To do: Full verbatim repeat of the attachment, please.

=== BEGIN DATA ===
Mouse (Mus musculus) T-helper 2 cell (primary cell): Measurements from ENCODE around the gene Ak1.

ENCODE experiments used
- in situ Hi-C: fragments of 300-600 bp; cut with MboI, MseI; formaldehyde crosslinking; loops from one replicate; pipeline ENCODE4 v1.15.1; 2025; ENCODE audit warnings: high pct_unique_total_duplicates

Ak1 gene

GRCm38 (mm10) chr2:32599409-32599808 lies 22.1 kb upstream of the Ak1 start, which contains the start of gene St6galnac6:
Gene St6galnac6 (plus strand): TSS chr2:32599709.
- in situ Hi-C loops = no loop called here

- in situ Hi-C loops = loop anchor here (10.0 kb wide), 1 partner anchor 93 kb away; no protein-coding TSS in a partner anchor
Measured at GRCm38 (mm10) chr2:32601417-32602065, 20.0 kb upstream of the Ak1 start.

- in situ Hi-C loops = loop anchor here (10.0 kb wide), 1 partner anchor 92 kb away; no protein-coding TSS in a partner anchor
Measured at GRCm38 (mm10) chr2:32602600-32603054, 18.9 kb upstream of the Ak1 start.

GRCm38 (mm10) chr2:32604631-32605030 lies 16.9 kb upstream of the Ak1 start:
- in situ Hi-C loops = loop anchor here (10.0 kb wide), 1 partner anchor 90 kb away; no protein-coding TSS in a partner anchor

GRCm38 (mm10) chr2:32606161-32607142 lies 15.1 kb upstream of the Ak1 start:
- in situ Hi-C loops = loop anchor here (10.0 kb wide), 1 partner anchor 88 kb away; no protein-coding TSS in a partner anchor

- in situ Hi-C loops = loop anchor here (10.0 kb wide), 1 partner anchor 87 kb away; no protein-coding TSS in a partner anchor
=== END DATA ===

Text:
Mouse (Mus musculus) T-helper 2 cell (primary cell): Measurements from ENCODE around the gene Ak1.

ENCODE experiments used
- in situ Hi-C: fragments of 300-600 bp; cut with MboI, MseI; formaldehyde crosslinking; loops from one replicate; pipeline ENCODE4 v1.15.1; 2025; ENCODE audit warnings: high pct_unique_total_duplicates

Ak1 gene

GRCm38 (mm10) chr2:32599409-32599808 lies 22.1 kb upstream of the Ak1 start, which contains the start of gene St6galnac6:
Gene St6galnac6 (plus strand): TSS chr2:32599709.
- in situ Hi-C loops = no loop called here

- in situ Hi-C loops = loop anchor here (10.0 kb wide), 1 partner anchor 93 kb away; no protein-coding TSS in a partner anchor
Measured at GRCm38 (mm10) chr2:32601417-32602065, 20.0 kb upstream of the Ak1 start.

- in situ Hi-C loops = loop anchor here (10.0 kb wide), 1 partner anchor 92 kb away; no protein-coding TSS in a partner anchor
Measured at GRCm38 (mm10) chr2:32602600-32603054, 18.9 kb upstream of the Ak1 start.

GRCm38 (mm10) chr2:32604631-32605030 lies 16.9 kb upstream of the Ak1 start:
- in situ Hi-C loops = loop anchor here (10.0 kb wide), 1 partner anchor 90 kb away; no protein-coding TSS in a partner anchor

GRCm38 (mm10) chr2:32606161-32607142 lies 15.1 kb upstream of the Ak1 start:
- in situ Hi-C loops = loop anchor here (10.0 kb wide), 1 partner anchor 88 kb away; no protein-coding TSS in a partner anchor

- in situ Hi-C loops = loop anchor here (10.0 kb wide), 1 partner anchor 87 kb away; no protein-coding TSS in a partner anchor